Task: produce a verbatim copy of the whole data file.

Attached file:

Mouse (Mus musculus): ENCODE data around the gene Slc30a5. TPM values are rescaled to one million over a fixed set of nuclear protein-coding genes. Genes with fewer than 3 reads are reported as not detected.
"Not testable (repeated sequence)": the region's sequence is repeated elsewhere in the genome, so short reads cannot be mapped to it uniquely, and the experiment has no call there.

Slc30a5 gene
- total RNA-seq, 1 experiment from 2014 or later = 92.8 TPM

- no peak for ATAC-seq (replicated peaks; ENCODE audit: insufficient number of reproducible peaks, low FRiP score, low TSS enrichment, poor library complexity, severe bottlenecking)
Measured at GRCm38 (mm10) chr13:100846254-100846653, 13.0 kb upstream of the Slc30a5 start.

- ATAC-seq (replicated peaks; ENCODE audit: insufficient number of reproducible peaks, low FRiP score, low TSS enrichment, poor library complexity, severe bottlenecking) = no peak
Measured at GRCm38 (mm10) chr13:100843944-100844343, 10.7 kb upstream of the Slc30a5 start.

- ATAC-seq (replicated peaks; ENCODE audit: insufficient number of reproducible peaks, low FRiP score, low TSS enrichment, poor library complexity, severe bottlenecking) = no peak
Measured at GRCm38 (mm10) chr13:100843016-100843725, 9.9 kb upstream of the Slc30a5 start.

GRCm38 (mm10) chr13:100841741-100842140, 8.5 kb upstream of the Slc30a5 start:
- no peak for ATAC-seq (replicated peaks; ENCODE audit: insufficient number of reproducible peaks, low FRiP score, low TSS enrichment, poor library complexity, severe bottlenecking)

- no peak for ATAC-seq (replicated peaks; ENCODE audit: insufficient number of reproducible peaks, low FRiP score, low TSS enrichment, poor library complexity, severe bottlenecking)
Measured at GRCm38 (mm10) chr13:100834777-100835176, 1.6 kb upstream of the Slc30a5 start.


Mouse (Mus musculus): ENCODE data around the gene Slc30a5. TPM values are rescaled to one million over a fixed set of nuclear protein-coding genes. Genes with fewer than 3 reads are reported as not detected.
"Not testable (repeated sequence)": the region's sequence is repeated elsewhere in the genome, so short reads cannot be mapped to it uniquely, and the experiment has no call there.

Slc30a5 gene
- total RNA-seq, 1 experiment from 2014 or later = 92.8 TPM

- no peak for ATAC-seq (replicated peaks; ENCODE audit: insufficient number of reproducible peaks, low FRiP score, low TSS enrichment, poor library complexity, severe bottlenecking)
Measured at GRCm38 (mm10) chr13:100846254-100846653, 13.0 kb upstream of the Slc30a5 start.

- ATAC-seq (replicated peaks; ENCODE audit: insufficient number of reproducible peaks, low FRiP score, low TSS enrichment, poor library complexity, severe bottlenecking) = no peak
Measured at GRCm38 (mm10) chr13:100843944-100844343, 10.7 kb upstream of the Slc30a5 start.

- ATAC-seq (replicated peaks; ENCODE audit: insufficient number of reproducible peaks, low FRiP score, low TSS enrichment, poor library complexity, severe bottlenecking) = no peak
Measured at GRCm38 (mm10) chr13:100843016-100843725, 9.9 kb upstream of the Slc30a5 start.

GRCm38 (mm10) chr13:100841741-100842140, 8.5 kb upstream of the Slc30a5 start:
- no peak for ATAC-seq (replicated peaks; ENCODE audit: insufficient number of reproducible peaks, low FRiP score, low TSS enrichment, poor library complexity, severe bottlenecking)

- no peak for ATAC-seq (replicated peaks; ENCODE audit: insufficient number of reproducible peaks, low FRiP score, low TSS enrichment, poor library complexity, severe bottlenecking)
Measured at GRCm38 (mm10) chr13:100834777-100835176, 1.6 kb upstream of the Slc30a5 start.